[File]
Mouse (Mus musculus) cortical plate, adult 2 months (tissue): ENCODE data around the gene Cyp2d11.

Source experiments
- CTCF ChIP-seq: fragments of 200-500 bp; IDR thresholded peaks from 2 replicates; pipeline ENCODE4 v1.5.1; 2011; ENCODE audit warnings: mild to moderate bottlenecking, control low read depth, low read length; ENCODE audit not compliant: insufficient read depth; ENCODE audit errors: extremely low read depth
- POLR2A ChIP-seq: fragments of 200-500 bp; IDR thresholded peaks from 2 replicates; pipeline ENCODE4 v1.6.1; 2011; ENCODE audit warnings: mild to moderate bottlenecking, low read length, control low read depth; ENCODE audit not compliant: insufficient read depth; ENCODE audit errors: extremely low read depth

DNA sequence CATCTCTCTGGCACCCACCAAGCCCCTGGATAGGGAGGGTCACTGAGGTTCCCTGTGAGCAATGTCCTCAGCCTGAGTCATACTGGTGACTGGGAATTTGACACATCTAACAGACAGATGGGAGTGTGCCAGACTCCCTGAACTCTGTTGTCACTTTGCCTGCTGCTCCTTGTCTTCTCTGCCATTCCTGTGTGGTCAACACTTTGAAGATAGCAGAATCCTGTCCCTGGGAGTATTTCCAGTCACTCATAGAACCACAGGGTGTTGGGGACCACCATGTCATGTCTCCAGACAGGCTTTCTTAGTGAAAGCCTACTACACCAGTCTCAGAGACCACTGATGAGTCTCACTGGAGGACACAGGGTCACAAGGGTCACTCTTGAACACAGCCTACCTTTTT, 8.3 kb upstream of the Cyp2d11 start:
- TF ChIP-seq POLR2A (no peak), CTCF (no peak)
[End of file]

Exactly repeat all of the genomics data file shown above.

Mouse (Mus musculus) cortical plate, adult 2 months (tissue): ENCODE data around the gene Cyp2d11.

Source experiments
- CTCF ChIP-seq: fragments of 200-500 bp; IDR thresholded peaks from 2 replicates; pipeline ENCODE4 v1.5.1; 2011; ENCODE audit warnings: mild to moderate bottlenecking, control low read depth, low read length; ENCODE audit not compliant: insufficient read depth; ENCODE audit errors: extremely low read depth
- POLR2A ChIP-seq: fragments of 200-500 bp; IDR thresholded peaks from 2 replicates; pipeline ENCODE4 v1.6.1; 2011; ENCODE audit warnings: mild to moderate bottlenecking, low read length, control low read depth; ENCODE audit not compliant: insufficient read depth; ENCODE audit errors: extremely low read depth

DNA sequence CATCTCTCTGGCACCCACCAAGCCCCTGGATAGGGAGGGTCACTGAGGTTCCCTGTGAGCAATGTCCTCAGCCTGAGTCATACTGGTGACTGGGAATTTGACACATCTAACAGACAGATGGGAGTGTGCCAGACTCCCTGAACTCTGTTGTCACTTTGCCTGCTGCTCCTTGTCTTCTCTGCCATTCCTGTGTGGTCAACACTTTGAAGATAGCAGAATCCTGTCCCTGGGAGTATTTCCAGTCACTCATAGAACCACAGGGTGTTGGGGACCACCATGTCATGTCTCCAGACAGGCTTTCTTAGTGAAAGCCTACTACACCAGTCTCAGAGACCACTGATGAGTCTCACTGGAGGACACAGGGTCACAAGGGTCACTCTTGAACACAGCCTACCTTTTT, 8.3 kb upstream of the Cyp2d11 start:
- TF ChIP-seq POLR2A (no peak), CTCF (no peak)